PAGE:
We have something similar to welfare in the US sense which pays 100% of minimum wage for a family, 70% to a single parent and 50% to a single person. The rules are extremely strict and don't dare to step out of the tight little box we've defined for you or you face steep penalties and fines.

Social insurances (unemployment, disability) come with less strict rules and income based payments but you don't get paid out unless you've paid in and with the gig economy less people qualify to pay in.

Hirondelle

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Re: Overheard at Work 2
« Reply #2017 on: December 24, 2019, 07:39:40 AM »
If you are a fulltime traveller it's really difficult. I don't know the details as it isn't super common to actually live in a vehicle here, but there are books and websites about how to make that happen, so there are some ways around it. I know more than a few retirees who spend winters in warmer climates, but they generally keep their homes in NL so they are registed there. One of my neighbours is away all winter in their RV.

To add to the 'this is how it works in Europe!'-page of this thread; I know a little about this.

Full time RV'ing is rare/non-existent in my country, but full time travel is not. If you plan to stay out of the country for over 8 months consecutively (some sources even say it's per calendar year, so if you do the last 7 months of 2019, then the first 7 of 2020 you should still be good but don't pin me down on this) you need to de-register yourself as a resident. This means you do not need to pay for national health insurance, do not pay any taxes (unless you have local income) but also do not build up any Social Security (which in contrast to the US is based on numbers of years you've lived here instead of how much you worked).

Most full time travelers I know just register somewhere else. If you have parents or grandparents that have no social benefits it's easy to register at their place and just compensate them for the extra taxes. I've done this twice when living abroad >8 months. As most full time travelers don't have any (registered) income it doesn't come with too many tax/benefits implications for the people already living there.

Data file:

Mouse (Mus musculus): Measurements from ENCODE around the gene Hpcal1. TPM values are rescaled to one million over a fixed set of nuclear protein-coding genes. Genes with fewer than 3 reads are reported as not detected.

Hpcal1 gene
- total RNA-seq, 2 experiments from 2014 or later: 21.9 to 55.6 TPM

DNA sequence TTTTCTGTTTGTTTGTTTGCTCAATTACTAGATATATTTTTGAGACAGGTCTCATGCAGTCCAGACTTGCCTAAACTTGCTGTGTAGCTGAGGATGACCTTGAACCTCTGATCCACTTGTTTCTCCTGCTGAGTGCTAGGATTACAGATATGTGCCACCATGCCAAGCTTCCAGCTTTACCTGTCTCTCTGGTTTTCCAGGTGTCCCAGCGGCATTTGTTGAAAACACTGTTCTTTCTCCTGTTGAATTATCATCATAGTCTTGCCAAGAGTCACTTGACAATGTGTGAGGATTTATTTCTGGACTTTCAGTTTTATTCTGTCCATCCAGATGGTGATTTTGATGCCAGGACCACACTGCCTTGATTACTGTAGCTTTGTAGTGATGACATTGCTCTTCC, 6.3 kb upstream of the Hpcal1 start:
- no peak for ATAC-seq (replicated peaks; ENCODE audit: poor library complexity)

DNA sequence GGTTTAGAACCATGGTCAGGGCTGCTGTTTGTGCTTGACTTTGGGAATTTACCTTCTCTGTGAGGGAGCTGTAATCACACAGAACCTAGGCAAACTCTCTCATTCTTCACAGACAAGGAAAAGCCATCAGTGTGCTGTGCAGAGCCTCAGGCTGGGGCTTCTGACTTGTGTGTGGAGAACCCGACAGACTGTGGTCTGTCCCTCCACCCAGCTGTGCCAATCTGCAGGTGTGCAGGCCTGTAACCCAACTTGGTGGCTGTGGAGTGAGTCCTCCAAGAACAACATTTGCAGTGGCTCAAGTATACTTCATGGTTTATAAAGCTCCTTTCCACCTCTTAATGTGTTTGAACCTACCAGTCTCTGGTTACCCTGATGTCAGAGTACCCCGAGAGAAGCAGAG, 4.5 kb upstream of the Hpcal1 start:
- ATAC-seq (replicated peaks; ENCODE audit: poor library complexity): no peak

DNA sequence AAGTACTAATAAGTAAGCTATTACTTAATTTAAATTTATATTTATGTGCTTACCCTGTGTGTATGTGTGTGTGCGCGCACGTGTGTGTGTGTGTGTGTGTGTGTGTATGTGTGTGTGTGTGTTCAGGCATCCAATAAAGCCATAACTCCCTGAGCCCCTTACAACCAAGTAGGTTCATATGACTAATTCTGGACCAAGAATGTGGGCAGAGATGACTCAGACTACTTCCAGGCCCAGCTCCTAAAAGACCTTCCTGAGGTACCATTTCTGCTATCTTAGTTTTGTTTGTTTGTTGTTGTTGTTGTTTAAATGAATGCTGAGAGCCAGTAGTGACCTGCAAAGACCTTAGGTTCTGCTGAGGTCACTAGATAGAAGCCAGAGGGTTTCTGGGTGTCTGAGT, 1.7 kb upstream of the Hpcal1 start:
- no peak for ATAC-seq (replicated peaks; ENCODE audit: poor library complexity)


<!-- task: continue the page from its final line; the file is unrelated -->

Another way to pull it off if you're a home-owner is to rent out your house while staying registered yourself (so pretending you're just renting out a room)

Usually the government doesn't check much, unless they get suspicious (e.g. living with your parents at age 40, no income or significant assets, yet no government benefits)

dragoncar

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Re: Overheard at Work 2
« Reply #2018 on: December 24, 2019, 12:48:56 PM »
To be fair, if you are a time traveler you probably donít worry too much about government regulations.  Apprentice time travelers might, but not full time travelers.

IsThisAGoodUsername

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Re: Overheard at Work 2
« Reply #2019 on: December 24, 2019, 03:45:25 PM »
To be fair, if you are a time traveler you probably donít worry too much about government regulations.  Apprentice time travelers might, but not full time travelers.

Just remember to come back before you leave!

PDXTabs

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Re: Overheard at Work 2
« Reply #2020 on: December 24, 2019, 04:36:40 PM »
In many countries in Europe, everyone needs to be registered to an address (Napoleon's idea).